Classification for Childhood Acute Lymphoblastic leukemia

Executive Summary

Unlike other types of cancer, there is no staging system for childhood acute lymphoblastic leukemia. Doctors plan the treatment based on factors involving age (infants younger than 12 months and children age ten and older), white blood cell counts (children with very high white blood cell counts need intensive treatments), genetic abnormalities in the leukemia cells, response to early treatment, and immunophenotyping.

Classification of Childhood Acute Lymphoblastic leukemia

There is no staging system for childhood Acute lymphoblastic leukemia, unlike other types of cancer. However, several factors help doctors choose the best treatment plan and predict the chances of recurrence after treatment. Doctors plan the treatment based on these factors


Infants younger than 12 months and children aged ten and older need more intensive treatments.

White blood cell counts

Children with very high white blood cell counts need more intensive treatments. Commonly, white blood cell counts are labelled as very high if they are more than 50,000 per microliter (microL).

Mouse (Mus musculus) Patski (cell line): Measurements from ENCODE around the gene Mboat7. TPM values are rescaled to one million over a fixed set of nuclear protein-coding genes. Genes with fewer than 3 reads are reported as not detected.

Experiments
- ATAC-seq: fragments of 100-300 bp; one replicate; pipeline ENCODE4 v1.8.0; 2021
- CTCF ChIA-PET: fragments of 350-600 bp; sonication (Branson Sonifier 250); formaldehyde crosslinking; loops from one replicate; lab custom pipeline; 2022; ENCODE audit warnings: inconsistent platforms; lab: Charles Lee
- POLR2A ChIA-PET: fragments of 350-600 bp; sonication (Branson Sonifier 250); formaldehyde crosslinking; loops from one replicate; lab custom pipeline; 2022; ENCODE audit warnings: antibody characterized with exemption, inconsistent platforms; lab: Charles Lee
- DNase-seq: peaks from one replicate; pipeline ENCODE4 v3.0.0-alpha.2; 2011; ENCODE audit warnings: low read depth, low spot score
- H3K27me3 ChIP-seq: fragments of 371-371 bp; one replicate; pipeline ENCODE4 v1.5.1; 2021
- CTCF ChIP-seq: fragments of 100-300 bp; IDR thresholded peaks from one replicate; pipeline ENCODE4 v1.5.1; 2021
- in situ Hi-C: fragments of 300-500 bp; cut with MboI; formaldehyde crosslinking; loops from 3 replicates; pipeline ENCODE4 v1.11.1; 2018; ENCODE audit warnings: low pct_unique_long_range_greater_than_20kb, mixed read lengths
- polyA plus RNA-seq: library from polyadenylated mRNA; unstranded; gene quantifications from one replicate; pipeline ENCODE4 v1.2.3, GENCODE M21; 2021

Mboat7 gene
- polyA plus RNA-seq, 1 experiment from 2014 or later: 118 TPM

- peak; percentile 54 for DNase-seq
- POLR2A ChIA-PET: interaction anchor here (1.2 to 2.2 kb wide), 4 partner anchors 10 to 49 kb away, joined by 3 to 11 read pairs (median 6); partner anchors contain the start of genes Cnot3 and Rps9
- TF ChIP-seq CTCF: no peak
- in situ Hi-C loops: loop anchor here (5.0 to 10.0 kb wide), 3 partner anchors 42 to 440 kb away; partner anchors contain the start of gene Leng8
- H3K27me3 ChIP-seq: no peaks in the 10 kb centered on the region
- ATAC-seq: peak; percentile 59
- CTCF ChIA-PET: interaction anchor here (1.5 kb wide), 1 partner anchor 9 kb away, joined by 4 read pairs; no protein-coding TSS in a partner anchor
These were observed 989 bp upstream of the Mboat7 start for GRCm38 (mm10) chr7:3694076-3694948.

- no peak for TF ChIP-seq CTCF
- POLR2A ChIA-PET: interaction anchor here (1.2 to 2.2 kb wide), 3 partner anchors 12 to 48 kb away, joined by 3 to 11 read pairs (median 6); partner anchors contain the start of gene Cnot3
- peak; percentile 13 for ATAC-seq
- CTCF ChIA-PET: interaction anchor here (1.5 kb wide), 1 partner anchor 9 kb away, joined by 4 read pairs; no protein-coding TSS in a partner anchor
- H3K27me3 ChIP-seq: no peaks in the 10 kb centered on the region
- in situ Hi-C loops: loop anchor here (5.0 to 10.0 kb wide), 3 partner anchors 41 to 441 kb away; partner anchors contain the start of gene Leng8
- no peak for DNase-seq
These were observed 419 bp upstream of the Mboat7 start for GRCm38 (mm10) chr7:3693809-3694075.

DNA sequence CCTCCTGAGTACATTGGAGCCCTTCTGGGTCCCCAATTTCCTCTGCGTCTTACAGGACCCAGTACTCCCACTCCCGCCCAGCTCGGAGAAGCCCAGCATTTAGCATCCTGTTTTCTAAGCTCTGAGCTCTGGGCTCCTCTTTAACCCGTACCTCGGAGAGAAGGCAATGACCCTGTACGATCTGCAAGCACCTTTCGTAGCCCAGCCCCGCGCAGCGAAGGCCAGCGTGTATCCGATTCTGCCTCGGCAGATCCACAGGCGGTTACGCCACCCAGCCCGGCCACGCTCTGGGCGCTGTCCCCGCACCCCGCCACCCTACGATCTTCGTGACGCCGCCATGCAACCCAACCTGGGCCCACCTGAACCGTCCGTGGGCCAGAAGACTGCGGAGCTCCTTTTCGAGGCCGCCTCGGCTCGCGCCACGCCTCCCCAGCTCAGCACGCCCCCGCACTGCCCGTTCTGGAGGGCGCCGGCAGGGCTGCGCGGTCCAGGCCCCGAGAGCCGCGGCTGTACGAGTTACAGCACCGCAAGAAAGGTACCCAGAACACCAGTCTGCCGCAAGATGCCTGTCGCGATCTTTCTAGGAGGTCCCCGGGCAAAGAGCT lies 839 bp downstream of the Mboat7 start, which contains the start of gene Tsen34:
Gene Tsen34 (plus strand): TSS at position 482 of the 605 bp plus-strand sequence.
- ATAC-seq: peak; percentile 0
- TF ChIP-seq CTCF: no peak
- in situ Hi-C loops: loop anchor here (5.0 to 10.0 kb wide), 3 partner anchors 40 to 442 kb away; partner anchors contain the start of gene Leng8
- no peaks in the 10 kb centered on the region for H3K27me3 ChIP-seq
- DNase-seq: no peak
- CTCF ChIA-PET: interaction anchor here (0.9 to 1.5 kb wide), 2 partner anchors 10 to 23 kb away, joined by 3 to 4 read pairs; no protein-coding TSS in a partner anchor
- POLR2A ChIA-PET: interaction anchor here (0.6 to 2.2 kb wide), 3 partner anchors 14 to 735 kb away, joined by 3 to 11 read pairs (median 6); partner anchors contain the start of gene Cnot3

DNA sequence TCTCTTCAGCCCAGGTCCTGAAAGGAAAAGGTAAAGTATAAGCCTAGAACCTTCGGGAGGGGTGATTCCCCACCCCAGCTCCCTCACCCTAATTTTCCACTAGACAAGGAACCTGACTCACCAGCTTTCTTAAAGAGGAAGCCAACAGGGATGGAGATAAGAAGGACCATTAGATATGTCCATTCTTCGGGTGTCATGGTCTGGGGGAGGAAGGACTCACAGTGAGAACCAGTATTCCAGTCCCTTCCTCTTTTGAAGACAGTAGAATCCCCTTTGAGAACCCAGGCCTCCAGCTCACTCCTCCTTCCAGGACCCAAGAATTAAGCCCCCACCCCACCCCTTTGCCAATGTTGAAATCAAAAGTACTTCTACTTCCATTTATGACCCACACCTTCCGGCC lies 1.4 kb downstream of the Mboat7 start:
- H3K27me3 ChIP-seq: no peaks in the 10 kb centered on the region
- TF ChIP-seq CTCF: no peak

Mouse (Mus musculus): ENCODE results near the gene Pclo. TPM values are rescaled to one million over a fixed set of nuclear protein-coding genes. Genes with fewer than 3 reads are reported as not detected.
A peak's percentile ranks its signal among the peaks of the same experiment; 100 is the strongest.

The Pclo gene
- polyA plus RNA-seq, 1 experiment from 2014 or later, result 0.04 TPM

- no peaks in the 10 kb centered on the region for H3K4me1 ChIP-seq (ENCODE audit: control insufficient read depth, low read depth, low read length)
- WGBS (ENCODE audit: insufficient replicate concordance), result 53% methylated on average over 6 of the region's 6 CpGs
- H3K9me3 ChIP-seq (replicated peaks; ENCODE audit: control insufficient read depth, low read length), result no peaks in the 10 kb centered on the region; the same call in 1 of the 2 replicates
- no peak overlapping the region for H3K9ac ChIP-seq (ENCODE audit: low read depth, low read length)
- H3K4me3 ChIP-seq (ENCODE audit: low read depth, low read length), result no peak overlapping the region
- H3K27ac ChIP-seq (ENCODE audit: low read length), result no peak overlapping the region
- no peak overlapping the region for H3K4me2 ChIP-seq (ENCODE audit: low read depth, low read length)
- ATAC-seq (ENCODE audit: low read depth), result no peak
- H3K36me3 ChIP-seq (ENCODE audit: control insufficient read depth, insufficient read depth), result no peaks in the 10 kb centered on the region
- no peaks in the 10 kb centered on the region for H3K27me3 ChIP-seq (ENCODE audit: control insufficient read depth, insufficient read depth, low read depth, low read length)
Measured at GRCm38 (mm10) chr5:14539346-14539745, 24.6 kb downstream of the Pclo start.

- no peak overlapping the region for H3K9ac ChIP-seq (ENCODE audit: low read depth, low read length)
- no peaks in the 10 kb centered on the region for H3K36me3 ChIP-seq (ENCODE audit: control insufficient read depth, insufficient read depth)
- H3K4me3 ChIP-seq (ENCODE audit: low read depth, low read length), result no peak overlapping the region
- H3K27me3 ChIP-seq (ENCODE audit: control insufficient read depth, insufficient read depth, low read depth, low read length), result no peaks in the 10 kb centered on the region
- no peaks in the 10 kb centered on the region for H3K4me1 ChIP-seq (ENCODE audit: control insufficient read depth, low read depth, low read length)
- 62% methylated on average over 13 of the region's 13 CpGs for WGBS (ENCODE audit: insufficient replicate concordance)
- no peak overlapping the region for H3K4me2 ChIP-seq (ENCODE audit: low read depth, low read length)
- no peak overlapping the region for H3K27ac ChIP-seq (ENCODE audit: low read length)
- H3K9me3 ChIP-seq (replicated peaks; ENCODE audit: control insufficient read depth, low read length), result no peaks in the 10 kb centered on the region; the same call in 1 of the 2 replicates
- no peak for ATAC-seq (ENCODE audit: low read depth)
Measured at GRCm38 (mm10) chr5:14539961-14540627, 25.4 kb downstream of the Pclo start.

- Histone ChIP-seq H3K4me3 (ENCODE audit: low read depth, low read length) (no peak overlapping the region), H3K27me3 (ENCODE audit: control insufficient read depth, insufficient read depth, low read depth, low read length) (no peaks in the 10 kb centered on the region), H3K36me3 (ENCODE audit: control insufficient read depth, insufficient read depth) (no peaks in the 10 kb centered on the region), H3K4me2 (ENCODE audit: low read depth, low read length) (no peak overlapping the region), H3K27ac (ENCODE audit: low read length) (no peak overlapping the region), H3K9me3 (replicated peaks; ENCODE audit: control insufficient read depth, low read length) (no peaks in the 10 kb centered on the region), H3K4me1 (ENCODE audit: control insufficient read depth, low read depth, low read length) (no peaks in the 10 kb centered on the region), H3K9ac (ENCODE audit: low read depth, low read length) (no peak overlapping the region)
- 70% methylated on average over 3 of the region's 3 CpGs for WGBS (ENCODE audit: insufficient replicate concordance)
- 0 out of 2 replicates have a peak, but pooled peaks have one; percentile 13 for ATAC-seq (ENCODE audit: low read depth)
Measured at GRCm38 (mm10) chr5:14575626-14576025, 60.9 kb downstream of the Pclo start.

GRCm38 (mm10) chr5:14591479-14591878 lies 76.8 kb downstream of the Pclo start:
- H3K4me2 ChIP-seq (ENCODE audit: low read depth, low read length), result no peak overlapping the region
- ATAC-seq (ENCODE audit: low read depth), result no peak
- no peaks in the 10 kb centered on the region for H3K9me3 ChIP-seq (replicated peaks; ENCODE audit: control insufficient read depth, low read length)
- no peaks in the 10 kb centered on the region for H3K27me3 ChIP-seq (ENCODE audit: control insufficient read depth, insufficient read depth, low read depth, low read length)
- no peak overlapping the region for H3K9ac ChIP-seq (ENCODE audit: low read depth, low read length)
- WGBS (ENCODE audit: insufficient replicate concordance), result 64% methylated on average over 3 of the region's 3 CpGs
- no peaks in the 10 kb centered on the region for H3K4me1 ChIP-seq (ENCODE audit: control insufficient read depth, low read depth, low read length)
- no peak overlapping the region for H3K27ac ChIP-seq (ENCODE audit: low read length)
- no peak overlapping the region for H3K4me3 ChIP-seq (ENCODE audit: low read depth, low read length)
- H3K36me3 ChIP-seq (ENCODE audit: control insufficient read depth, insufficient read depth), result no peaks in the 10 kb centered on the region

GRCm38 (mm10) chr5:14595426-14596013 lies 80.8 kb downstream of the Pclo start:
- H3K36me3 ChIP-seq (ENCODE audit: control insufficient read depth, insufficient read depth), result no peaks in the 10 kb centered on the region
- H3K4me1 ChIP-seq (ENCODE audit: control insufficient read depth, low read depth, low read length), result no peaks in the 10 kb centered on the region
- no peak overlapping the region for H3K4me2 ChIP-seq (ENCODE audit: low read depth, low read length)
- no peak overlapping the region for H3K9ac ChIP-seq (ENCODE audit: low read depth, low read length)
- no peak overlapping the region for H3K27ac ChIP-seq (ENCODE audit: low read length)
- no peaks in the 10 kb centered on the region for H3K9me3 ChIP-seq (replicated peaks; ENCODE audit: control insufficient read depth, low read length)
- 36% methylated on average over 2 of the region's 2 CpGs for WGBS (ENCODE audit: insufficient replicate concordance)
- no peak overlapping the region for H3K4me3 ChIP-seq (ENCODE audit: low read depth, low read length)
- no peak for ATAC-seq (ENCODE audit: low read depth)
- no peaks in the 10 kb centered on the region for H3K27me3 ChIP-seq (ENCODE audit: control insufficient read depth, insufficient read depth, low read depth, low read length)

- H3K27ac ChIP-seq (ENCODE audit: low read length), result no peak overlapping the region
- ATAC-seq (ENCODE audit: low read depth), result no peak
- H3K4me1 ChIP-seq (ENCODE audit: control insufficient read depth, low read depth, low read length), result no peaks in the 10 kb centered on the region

Genetic abnormalities in the leukaemia cells

Abnormal numbers of chromosomes, abnormal structural changes in a chromosome, or specific molecular genetic changes in the chromosomes of leukemia cells may affect outcome and treatment ​1​. It is noteworthy that the genetic changes referred to here are changes in the genes of the leukemia cells; not all the cells in a child’s body – most children with leukemia have completely normal genes. 

Response to early treatment

How well the treatment works in the first 1 to 4 weeks may predict the overall response to treatment. This will be determined by regularly examining the child’s blood or bone marrow. Recent studies showed that some children might need more intense treatment to enhance the chance of a cure. This involves children whose cancer is not responding well to the first treatments or those having high levels of residual leukaemia cells (cells remaining after treatment) at the end of the treatment period called remission induction.


This test shows the types and amounts of proteins made or expressed by the leukaemia cells. Knowing if the cancer cells express the proteins similar to normal white blood cells called T-cells or B-cells will help doctors plan appropriate treatment ​2​. It is also helpful to help predict how well treatment will work.


  1. 1.
    Ross ME, Zhou X, Song G, et al. Classification of pediatric acute lymphoblastic leukemia by gene expression profiling. Blood. Published online October 15, 2003:2951-2959. doi:10.1182/blood-2003-01-0338
  2. 2.
    Nakazawa S, Saito M, Okazaki T, et al. Immunological Classification of Childhood Acute Lymphoblastic Leukemia. Pediatr Int. Published online August 1991:507-521. doi:10.1111/j.1442-200x.1991.tb02580.x